Frederick Douglass, "What to the Slave is the Fourth of July?"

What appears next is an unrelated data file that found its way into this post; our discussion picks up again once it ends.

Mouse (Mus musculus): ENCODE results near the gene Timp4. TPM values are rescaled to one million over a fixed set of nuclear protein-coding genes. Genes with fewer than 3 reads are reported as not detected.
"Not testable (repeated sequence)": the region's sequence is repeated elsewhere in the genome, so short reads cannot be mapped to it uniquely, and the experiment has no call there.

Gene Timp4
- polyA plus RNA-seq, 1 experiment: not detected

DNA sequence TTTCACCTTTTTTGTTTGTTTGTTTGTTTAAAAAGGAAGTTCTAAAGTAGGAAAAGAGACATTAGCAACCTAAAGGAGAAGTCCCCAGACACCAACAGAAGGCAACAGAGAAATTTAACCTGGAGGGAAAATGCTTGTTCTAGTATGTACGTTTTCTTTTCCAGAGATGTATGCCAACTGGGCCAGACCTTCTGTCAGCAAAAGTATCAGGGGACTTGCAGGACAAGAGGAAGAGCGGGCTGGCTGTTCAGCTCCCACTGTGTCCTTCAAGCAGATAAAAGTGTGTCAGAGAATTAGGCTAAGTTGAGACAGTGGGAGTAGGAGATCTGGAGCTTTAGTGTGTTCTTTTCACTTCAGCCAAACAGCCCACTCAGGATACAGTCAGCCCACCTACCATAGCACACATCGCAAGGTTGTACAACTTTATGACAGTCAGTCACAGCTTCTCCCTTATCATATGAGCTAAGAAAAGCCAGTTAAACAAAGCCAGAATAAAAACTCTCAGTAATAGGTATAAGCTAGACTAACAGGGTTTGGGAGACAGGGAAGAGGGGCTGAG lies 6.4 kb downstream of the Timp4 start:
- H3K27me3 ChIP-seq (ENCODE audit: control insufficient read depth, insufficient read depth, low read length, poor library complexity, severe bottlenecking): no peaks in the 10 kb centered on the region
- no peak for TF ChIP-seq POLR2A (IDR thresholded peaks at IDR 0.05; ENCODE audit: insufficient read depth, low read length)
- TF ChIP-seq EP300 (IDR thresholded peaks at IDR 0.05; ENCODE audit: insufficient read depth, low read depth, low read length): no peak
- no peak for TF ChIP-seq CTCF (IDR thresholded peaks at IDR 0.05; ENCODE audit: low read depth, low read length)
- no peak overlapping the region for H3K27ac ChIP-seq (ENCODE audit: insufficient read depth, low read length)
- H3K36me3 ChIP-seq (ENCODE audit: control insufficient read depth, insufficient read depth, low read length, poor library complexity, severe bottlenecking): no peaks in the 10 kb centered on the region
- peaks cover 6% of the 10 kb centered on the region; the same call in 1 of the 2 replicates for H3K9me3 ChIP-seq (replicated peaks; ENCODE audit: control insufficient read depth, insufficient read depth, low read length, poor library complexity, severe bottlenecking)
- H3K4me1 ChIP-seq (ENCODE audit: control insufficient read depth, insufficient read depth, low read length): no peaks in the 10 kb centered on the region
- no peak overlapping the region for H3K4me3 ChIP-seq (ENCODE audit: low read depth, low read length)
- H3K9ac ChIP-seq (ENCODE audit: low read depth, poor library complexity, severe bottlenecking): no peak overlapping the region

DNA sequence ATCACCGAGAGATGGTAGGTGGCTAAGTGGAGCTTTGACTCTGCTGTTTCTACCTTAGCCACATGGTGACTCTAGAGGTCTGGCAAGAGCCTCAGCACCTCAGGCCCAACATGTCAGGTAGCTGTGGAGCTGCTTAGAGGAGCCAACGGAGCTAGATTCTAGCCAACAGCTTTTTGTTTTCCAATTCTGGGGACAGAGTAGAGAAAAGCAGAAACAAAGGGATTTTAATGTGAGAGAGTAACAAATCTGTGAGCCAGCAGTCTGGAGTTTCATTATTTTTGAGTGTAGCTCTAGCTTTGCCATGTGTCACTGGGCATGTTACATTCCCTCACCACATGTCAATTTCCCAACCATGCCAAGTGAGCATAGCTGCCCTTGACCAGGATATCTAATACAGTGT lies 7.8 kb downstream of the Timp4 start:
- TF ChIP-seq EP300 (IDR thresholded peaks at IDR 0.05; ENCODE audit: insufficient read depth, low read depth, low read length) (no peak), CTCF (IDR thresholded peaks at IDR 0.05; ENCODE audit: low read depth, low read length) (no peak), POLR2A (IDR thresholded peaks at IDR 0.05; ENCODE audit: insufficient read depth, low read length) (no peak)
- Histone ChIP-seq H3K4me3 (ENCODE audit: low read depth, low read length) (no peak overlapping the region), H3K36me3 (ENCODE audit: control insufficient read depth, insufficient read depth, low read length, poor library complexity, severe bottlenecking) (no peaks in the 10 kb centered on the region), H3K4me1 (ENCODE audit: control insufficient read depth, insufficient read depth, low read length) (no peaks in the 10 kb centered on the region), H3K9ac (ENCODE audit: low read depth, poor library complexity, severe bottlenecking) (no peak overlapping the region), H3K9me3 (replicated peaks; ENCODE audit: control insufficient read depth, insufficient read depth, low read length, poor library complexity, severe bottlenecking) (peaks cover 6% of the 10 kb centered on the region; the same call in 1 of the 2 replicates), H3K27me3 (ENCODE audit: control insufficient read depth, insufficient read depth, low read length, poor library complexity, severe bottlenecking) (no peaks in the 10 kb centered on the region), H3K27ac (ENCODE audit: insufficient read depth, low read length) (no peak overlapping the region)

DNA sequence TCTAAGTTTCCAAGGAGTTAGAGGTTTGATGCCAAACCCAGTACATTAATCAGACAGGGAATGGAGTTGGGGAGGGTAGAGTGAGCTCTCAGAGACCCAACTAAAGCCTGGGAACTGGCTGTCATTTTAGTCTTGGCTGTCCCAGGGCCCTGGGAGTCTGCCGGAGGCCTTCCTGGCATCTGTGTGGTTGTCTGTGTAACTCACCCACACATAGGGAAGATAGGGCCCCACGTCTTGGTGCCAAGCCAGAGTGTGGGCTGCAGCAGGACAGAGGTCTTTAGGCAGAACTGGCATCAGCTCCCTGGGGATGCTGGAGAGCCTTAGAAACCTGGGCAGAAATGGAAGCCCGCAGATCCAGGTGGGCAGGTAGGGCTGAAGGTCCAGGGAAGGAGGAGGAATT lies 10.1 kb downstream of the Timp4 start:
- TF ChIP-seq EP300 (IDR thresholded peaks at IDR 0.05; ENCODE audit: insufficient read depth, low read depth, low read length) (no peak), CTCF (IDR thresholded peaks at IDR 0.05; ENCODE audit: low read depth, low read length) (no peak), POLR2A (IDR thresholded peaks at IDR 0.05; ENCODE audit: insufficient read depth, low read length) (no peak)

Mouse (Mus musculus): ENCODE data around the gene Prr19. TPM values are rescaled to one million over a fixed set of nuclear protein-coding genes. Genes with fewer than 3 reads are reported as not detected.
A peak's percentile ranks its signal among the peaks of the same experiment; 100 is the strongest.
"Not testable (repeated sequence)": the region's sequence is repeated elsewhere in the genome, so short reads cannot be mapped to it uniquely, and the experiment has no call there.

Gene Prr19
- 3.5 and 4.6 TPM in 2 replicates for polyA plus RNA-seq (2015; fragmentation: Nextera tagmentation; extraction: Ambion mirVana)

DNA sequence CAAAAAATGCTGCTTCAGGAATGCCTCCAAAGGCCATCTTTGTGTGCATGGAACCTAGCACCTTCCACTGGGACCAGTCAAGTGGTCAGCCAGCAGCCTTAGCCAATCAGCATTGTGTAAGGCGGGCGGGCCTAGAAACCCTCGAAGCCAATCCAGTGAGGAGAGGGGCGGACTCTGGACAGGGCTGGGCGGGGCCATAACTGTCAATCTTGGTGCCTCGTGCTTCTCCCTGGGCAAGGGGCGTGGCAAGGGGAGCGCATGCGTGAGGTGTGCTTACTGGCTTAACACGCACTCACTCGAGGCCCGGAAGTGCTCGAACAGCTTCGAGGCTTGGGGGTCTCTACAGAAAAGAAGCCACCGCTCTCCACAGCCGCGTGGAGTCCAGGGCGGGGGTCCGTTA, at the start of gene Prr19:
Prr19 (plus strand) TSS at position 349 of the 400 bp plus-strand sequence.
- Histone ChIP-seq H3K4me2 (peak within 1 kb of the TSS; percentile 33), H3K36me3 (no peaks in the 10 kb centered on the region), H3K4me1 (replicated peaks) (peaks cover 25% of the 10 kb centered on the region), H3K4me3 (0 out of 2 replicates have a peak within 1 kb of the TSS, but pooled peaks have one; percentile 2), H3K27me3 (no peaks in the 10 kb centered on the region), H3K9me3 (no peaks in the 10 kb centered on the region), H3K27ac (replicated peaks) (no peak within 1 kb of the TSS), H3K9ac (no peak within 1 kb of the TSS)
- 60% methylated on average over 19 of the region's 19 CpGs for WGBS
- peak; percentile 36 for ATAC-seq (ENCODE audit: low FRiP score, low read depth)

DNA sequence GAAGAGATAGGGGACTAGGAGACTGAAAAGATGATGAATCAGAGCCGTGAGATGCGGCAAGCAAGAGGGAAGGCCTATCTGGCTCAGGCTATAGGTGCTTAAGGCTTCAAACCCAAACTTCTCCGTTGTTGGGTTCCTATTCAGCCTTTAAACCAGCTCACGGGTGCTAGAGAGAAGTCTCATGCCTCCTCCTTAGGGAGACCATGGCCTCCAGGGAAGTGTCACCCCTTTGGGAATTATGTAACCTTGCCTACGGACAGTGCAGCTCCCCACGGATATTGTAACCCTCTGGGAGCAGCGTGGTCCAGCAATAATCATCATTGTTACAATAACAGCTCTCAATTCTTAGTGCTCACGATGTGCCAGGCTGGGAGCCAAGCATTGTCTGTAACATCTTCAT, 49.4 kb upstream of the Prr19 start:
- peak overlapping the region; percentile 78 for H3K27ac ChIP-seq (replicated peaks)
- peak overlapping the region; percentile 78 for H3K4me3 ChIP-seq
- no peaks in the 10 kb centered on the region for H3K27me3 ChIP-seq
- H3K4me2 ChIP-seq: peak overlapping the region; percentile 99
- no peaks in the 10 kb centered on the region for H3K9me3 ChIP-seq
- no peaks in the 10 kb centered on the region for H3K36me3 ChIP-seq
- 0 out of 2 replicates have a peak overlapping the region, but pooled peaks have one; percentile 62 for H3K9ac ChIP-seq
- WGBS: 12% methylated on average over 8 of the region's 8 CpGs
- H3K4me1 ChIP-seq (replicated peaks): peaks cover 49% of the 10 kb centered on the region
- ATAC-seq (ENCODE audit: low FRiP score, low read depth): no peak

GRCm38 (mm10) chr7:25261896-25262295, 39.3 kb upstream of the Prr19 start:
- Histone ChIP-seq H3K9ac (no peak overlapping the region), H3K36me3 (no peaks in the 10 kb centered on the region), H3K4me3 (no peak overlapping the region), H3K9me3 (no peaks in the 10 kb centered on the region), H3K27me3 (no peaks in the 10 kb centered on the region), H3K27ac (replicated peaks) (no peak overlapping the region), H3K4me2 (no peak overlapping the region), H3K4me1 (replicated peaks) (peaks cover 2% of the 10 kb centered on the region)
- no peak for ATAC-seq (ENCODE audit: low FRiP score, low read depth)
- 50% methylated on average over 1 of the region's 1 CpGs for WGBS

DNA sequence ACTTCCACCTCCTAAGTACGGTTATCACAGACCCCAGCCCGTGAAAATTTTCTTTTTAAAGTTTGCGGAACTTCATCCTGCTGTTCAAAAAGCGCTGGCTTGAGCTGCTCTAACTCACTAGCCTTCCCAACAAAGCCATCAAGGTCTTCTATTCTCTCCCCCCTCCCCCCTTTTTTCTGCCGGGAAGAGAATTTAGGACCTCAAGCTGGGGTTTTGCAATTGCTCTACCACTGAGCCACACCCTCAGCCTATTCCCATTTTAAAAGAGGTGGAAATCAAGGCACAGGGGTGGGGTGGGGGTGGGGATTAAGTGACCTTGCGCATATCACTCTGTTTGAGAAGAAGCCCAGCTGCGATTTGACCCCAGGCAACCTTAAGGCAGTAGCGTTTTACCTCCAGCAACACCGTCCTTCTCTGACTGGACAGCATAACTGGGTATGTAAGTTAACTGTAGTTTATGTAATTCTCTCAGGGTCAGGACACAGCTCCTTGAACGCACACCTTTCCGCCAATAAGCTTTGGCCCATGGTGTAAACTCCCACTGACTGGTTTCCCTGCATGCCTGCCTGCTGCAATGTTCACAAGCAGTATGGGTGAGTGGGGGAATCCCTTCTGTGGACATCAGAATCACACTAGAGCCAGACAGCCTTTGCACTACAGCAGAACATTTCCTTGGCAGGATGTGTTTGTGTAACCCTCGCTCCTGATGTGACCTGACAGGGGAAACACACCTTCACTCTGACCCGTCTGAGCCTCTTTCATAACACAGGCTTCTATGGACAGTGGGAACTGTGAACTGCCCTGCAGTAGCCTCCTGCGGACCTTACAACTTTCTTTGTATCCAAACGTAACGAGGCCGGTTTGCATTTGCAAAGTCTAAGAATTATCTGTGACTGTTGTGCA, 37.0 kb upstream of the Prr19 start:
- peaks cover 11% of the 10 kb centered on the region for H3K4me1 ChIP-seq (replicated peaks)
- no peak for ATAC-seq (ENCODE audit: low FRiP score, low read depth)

In a searing indictment of the nation’s contradictory Revolutionary origins in slavery and freedom, Frederick Douglass called attention to the limits (and promise) of Thomas Jefferson’s Declaration of Independence in a Fourth of July speech delivered on 5 July 1852 in Rochester, New York, before a racially mixed audience of approximately 600 people. The best known and most influential African American leader of the nineteenth century, Frederick Douglass (1818-1895) escaped from slavery in Maryland in 1838, and in 1841 was appointed a lecturing agent for William Lloyd Garrison’s Anti-Slavery Society. His widely read The Narrative of the Life of Frederick Douglass appeared in 1845. Following a British tour, during which his freedom was purchased, Douglass returned to the United States in 1847 and commenced a career in journalism and abolitionism. He was inspired by Harriet Beecher Stowe’s Uncle Tom’s Cabin, and during the 1850s sought to develop ways to help the free blacks to elevate themselves in America. Whitfield admired Douglass, wrote letters to his newspapers, and attended his 1853 Rochester convention. Although he broke with Douglass later that year and supported Delany’s emigrationism, Whitfield shared Douglass’s belief that slavery in the U.S. contradicted the nation’s founding ideals. In that respect, there is much in common with Douglass’s Fourth of July speech, which Whitfield surely knew and admired, and Whitfield’s America.

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